Latest update: February 13th, 2014
For these men and women, age is truly a number that is meaningless.
So how do “young” seniors slow down, even wind back their biological clock? They do so by “immersing” themselves in the other tier of the fountain of youth – they exercise on a regular basis and ensure they remain at a relatively appropriate weight.
No matter how youthful your face may look due to cosmetic intervention, if you have low energy, and are flabby and bloated, you will across as “oldish.” Clothing that is tznisdik can hide those jiggly arms and heavy legs, but they don’t cover the slow gait, the shortness of breath after climbing three flights of stairs or the fact that you cancel plans because you are just too tired to put yourself together and go out.
Just like breast milk is the perfect food for infants, exercise in its various forms is life enhancing for young and old alike. Its benefits are multifold, as it augments and boosts one’s physical, emotional and metal stamina and strength.
Exercise rejuvenates and reinforces both body and soul, thereby delaying the ravages of time.
Several medical studies show that exercise can chase away the “blues” and improve your mood – just like an anti-depressant.
After working out, I usually feel more energized and thus more empowered to deal with whatever stresses are part and parcel of daily life: the annoying, fleeting ones, like a delayed flight, and the more complicated, long-term ones like a sick relative or friend. Life‘s challenges seem more surmountable when you feel imbued with vigor and optimism.
Getting into the habit of working out can seem quite daunting. However, if you look at exercise as a mitzvah, something that you are obligated to do, it can help get you started. Think of it like davening. I am sure many men would love to sleep an extra hour instead of dragging themselves out of bed and going to minyan in the morning, but they know that this is what they need to do, and so they exert themselves and go to shul. At some point, it becomes relatively effortless. If you tell yourself you must set aside at least half an hour several times a week to do some form of exercise – even if it’s something as simple as walking – then it will be something that will become second nature to you and not a chore.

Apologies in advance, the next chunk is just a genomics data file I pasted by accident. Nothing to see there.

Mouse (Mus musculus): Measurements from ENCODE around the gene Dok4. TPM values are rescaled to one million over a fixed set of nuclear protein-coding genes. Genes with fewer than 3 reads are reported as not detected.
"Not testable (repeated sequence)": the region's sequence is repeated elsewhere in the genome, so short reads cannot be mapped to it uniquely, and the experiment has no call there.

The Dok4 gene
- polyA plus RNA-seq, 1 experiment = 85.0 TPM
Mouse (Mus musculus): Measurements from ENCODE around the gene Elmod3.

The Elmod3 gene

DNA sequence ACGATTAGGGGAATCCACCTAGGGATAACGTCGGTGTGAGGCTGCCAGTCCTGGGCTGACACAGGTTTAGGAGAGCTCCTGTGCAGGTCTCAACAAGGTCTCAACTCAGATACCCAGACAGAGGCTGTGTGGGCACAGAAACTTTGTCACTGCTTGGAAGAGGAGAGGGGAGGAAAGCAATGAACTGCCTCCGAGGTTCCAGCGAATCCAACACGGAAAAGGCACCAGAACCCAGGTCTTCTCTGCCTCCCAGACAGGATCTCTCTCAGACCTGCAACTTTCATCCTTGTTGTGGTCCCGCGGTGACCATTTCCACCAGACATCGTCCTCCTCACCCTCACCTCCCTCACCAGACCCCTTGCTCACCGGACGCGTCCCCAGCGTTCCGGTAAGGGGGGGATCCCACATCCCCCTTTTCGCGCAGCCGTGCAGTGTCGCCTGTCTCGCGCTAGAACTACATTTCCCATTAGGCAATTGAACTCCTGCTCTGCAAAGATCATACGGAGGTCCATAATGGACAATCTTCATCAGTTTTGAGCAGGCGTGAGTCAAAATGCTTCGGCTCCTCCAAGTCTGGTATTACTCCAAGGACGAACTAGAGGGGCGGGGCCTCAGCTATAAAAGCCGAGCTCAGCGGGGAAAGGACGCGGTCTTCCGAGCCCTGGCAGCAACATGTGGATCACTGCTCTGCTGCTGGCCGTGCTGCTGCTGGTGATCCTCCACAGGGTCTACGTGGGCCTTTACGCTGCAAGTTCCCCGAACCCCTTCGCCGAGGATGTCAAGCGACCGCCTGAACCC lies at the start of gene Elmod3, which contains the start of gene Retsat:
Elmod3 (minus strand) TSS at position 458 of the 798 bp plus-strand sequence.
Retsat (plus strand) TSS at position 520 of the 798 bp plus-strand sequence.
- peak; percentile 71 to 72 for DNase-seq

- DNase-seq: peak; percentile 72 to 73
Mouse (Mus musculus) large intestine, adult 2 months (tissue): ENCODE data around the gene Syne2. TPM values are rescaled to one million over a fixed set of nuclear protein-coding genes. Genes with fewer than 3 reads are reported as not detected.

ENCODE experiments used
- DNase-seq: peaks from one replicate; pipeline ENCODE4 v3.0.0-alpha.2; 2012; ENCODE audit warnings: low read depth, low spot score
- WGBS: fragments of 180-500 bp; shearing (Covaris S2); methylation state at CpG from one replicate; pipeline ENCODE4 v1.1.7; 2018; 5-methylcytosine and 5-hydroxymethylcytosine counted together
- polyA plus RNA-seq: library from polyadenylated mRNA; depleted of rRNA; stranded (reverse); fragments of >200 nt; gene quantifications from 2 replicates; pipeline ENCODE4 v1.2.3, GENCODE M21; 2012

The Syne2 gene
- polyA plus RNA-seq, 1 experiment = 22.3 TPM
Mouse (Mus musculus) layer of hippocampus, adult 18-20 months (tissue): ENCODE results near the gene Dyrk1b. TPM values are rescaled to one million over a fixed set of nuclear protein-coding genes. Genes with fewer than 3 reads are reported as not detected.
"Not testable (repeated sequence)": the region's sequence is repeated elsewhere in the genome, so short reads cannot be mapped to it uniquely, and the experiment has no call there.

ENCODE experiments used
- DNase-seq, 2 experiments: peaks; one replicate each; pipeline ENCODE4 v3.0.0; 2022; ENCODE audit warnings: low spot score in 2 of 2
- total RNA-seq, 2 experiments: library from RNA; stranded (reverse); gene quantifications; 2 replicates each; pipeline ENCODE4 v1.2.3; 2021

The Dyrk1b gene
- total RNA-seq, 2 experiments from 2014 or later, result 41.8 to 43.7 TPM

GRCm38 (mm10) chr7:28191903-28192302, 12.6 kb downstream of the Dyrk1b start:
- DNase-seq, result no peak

You can use this attitude to help you lose weight as well. Consider the sugar and fat laden muffin you are tempted to eat as being treif. Just like you won’t run into a fast food place and get a cheeseburger and fries, viewing the muffin as being non-kosher will help you push it away.
I know deprivation doesn’t necessarily work, so a doable option is to pretend that eating the whole item is treif, that it’s “kosher” to just have a small amount of the high-caloric item you wish to devour. A taste is permissible, eating it all is not.
The Torah is very clear that we have to “watch over our souls” doing what we can to extend our lives, even if it means not fasting on Yom Kippur if it is life-threatening. So framing exercise and moderate eating as a mitzvah is not so far-fetched.
You will feel better – and your simchas hachayim will increase – because of the new and improved “younger” version of you!Cheryl Kupfer
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